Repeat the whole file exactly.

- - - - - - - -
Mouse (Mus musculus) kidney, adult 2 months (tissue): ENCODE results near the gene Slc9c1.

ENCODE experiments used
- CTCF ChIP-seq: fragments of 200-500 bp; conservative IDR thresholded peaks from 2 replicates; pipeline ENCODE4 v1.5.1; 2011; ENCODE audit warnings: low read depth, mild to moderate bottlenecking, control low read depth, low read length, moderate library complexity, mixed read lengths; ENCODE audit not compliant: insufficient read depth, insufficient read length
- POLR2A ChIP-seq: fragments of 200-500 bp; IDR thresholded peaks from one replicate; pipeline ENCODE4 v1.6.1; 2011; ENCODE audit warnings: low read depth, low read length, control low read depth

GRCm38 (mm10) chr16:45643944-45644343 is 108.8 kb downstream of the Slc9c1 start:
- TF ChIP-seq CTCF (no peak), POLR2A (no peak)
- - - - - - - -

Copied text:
Mouse (Mus musculus) kidney, adult 2 months (tissue): ENCODE results near the gene Slc9c1.

ENCODE experiments used
- CTCF ChIP-seq: fragments of 200-500 bp; conservative IDR thresholded peaks from 2 replicates; pipeline ENCODE4 v1.5.1; 2011; ENCODE audit warnings: low read depth, mild to moderate bottlenecking, control low read depth, low read length, moderate library complexity, mixed read lengths; ENCODE audit not compliant: insufficient read depth, insufficient read length
- POLR2A ChIP-seq: fragments of 200-500 bp; IDR thresholded peaks from one replicate; pipeline ENCODE4 v1.6.1; 2011; ENCODE audit warnings: low read depth, low read length, control low read depth

GRCm38 (mm10) chr16:45643944-45644343 is 108.8 kb downstream of the Slc9c1 start:
- TF ChIP-seq CTCF (no peak), POLR2A (no peak)